My question was whether FilMiC supported constant framerate recording. Here was the reply.
"Thank you for writing in. The issue is indeed likely one of variable frame rates. We have seen this problem with Adobe Premiere and it likely affects other 'non-QuickTime' based editors. They cannot support variable frame rates.
The app shoots as close to a constant frame rate as can be supported right now by the iOS video imaging framework. Shorter clips tend to be more 'rock solid' in frame rate adherence. Longer clips can end up with a variable frame rate. This is due to how the iOS framework prioritizes certain attributes over frame rate (including exposure and audio sync). (30fps is the most reliable frame rate setting as this is the native frame rate for iOS and why clips shot with the native camera are generally spot on at 30fps ...probably 90% of the time or more)."
When you import into Adobe or in your case Vegas, it will end up flattening out the video file to achieve a steady frame rate and that in turn can throw off the audio sync. This is not an issue with Final Cut Pro or iMovie. We are working with a contact at Adobe to see if there is anything they can consider including in an update to better use smartphone footage...and anything we do there likely will work better for other editors.
Premier users routinely have to include a transcoder such as handbrake (www.handbrake.fr) in their workflow for precisely the reasons mentioned above. Handbrake, is free and easy to use.....and hopefully a temporary requirement. Maybe give Handbrake a try?
I never realized what a piece of crap the iPhone truly is. It's inability to produce a stable frame rate makes it a complete joke as video capture device. I only use it while travelling but maybe I will have to carry an Rx100 for something small on the go. Has anybody had a similar issue with Android devices?
I never realized what a piece of crap the iPhone truly is. It's inability to produce a stable frame rate makes it a complete joke as video capture device. ...Has anybody had a similar issue with Android devices?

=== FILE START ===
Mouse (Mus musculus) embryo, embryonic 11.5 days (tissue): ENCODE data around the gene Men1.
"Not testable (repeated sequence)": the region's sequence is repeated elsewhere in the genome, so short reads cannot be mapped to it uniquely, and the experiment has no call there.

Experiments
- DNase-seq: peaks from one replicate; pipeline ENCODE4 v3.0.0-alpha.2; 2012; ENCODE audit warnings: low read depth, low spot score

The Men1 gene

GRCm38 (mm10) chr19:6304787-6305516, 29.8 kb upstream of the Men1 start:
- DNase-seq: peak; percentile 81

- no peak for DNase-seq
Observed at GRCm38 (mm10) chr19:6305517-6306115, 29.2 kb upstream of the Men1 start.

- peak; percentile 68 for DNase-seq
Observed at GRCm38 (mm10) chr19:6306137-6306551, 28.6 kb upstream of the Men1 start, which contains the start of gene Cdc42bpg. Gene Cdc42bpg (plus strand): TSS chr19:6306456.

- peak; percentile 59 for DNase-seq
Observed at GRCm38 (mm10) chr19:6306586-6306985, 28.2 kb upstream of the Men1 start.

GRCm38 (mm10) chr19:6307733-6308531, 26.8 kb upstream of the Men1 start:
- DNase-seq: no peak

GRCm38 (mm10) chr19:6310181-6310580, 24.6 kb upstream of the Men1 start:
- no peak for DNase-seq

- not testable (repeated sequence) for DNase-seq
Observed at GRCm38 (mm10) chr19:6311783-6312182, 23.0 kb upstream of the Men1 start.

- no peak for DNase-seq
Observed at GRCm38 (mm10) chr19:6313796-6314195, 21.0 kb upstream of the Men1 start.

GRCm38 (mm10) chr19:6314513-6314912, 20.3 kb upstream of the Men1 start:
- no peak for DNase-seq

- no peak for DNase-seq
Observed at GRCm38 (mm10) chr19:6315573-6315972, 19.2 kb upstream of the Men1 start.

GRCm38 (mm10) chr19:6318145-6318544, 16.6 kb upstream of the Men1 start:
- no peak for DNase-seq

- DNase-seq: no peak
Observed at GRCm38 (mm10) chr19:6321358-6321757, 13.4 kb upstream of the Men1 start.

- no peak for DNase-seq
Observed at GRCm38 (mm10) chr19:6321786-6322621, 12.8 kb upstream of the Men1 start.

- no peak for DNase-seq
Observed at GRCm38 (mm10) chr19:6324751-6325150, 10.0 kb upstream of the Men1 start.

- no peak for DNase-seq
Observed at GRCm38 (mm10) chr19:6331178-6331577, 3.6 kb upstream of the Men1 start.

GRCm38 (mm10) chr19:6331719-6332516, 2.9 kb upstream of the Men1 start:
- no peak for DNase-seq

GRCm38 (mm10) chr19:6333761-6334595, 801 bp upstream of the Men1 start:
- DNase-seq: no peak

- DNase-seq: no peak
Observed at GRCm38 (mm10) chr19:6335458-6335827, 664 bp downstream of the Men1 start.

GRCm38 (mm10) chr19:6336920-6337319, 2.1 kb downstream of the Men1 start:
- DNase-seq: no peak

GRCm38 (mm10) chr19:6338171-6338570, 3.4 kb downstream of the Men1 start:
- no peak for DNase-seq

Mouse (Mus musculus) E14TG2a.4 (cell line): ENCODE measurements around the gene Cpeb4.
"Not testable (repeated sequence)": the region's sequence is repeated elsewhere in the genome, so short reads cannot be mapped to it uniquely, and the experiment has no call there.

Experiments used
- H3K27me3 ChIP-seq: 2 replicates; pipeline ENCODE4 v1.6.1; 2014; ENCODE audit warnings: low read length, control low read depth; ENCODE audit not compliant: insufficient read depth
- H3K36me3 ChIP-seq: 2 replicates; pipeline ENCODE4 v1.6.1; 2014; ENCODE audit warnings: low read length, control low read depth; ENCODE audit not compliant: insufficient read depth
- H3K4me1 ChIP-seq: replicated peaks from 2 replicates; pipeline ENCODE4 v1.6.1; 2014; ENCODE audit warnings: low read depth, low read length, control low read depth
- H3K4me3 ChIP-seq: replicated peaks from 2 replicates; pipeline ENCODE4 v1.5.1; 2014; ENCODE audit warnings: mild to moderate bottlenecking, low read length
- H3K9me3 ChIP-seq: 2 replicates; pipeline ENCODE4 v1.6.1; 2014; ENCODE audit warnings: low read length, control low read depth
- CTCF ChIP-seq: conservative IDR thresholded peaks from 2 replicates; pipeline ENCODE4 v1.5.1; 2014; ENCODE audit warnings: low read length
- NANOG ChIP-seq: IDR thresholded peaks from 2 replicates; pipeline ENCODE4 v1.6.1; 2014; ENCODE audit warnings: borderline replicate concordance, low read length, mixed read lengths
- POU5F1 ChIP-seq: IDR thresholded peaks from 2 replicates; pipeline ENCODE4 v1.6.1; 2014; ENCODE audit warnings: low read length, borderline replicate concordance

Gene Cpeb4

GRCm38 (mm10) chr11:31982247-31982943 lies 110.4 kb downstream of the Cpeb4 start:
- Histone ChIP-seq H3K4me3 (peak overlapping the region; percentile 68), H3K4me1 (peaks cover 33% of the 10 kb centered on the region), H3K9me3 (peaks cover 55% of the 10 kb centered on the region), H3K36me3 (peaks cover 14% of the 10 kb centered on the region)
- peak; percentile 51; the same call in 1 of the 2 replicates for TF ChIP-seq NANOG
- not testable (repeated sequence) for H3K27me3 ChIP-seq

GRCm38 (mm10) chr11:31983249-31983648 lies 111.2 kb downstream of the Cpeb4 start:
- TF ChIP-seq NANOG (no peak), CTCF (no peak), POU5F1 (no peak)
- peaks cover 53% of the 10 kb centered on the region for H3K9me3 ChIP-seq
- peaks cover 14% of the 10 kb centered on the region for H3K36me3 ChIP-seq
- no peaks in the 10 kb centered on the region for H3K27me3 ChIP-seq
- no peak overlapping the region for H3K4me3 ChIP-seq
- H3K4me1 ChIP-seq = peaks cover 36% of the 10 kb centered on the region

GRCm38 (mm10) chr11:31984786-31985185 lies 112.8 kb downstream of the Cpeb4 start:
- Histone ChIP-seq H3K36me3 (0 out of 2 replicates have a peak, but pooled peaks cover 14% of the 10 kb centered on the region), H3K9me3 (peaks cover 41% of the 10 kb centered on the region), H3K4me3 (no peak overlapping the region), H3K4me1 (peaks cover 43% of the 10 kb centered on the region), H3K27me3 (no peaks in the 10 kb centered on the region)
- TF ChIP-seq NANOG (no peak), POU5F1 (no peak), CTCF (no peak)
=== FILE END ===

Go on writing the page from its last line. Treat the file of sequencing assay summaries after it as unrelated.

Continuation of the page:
Most mobile phones (Android & Apple) and some still image cameras, produce AVC/H.264 video that has a variable frame-rate. This is a very common condition. Most people would never know the difference.
The issue is indeed likely one of variable frame rates. We have seen this problem with Adobe Premiere and it likely affects other 'non-QuickTime' based editors. They cannot support variable frame rates.
So according to FiLMiC, it is actually non-QuickTime based editors that are having the problem supporting variable frames rates.
This is not an issue with Final Cut Pro or iMovie.
Because those systems run on a Mac which is QuickTime based and can handle variable frame rate video. I have absolutely no problem editing iPhone video in Final Cut Pro X on my Mac Pro. The message here is if you want to use a QuickTime based camera, you should use a QuickTime based editing system for the best editing experience. If you were using a Mac with FCP X you would have never even noticed this. You would have dropped your iPhone video into Final Cut Pro X and everything would have worked seamlessly.
I tell the same thing to people who buy a camera that shoots Apple ProRes and then want to edit it on Windows and can't believe all the hoops that they have to jump through. If you want to shoot Apple ProRes, buy an Apple Mac. Its pretty simple. The right tool for the right job. Windows has never been and will never be a good platform for working with QuickTime files; they are native to the Mac.
It will be a very cold day in hell before I would be foolish enough to waste a single dollar on an Apple machine. If you need a MAC Pos to so Apple Prores the codec would have abandoned by the industry already. Sorry not trying to offend but Macs are the weaklings of the computer world and are VASTLY overpriced.